Why is My Poly Peeling?
Issue: Issue 279
Posted Date: 7/12/2011
have been using outdoor polyurethane on several projects. I am using
the Minwax brand. I have heard
from two people that have my projects that the urethane is peeling.
What do you think the cause of this could be? I wait no less than
12-24 hours before re-coating. I put 3 coats on as recommended and I
sand lightly between coats. I also use a rag dampened with denatured
alcohol to clean the sanding dust off between coats. I don't soak the
rag or the piece, but other than that, I follow the instructions on
the can. I don't think the cans of urethane that I use are very old.
I live in southern California so we don't get much rain and no snow.
I am perplexed at what I am doing wrong. Any advice you can give me
will be greatly appreciated. - Eric Levine
Marshall: I'm no
opponent of polyurethane; it gets plenty of use in my shop, too. But
maybe it's time to venture beyond poly for some of your future
projects. Both lacquer and shellac cure quickly and well in hot, dry
environments. They offer decent performance characteristics for
indoor projects, and they're certainly widely available at home
centers. Both also are easy to repair, and one layer bonds readily to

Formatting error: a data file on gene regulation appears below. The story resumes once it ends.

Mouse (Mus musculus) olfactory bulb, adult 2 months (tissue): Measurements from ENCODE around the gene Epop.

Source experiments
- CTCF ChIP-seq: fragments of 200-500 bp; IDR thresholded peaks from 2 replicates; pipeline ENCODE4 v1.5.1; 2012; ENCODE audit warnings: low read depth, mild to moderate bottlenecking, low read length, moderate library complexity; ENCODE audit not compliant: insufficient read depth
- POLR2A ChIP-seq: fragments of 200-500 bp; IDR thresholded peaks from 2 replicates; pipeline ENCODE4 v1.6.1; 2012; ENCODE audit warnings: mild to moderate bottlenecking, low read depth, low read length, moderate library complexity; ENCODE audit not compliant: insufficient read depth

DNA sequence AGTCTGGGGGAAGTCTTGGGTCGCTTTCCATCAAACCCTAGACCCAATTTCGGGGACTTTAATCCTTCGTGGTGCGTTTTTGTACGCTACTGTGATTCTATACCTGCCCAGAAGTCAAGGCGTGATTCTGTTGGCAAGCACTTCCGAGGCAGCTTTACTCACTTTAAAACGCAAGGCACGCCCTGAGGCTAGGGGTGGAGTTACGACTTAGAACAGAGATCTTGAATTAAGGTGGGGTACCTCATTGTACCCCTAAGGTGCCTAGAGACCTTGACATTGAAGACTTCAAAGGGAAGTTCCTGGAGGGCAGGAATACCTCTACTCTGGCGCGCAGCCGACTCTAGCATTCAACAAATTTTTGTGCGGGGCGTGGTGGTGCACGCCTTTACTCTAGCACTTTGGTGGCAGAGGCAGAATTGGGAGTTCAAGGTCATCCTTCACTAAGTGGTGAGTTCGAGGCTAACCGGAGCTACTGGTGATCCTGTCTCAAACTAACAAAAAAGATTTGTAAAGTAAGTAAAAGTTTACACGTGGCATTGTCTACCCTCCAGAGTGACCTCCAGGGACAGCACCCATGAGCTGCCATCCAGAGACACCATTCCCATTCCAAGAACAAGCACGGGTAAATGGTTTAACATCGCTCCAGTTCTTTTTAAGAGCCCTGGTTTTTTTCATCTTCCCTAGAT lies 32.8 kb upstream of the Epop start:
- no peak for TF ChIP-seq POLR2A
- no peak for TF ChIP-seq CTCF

the next, unlike poly. Give these a try and you might find a whole
new avenue of viable coating options to add to your list.
Polyurethane finishes have tremendous durability characteristics.
Their major shortfall is their lack of good adhesion properties. They
don't stick well - to the surface they're on, or to the layers
themselves. Are you using an oil-based stain? If so, it might not be
"dry" before you're applying the finish coats. That can
influence inter-layer delamination (peeling). Another issue could be
relative to your location. Polyurethane requires moisture to set or
cure. Usually, 40 percent relative humidity is recommended. In
southern California, that might be hard to achieve. If you finished
your projects at a time when the humidity was very low, the finish
may simply not have been cured out well enough. What to do? Make sure
you have higher humidity in the air when you finish. Use a "swamp
cooler," add some mist, or do whatever it takes. Once the finish
has cured out, extra humidity would no longer be needed. Finally,
extreme heat/cool cycles can influence peeling. Is the project
sitting in or near a window or outside? That could be the fatal blow,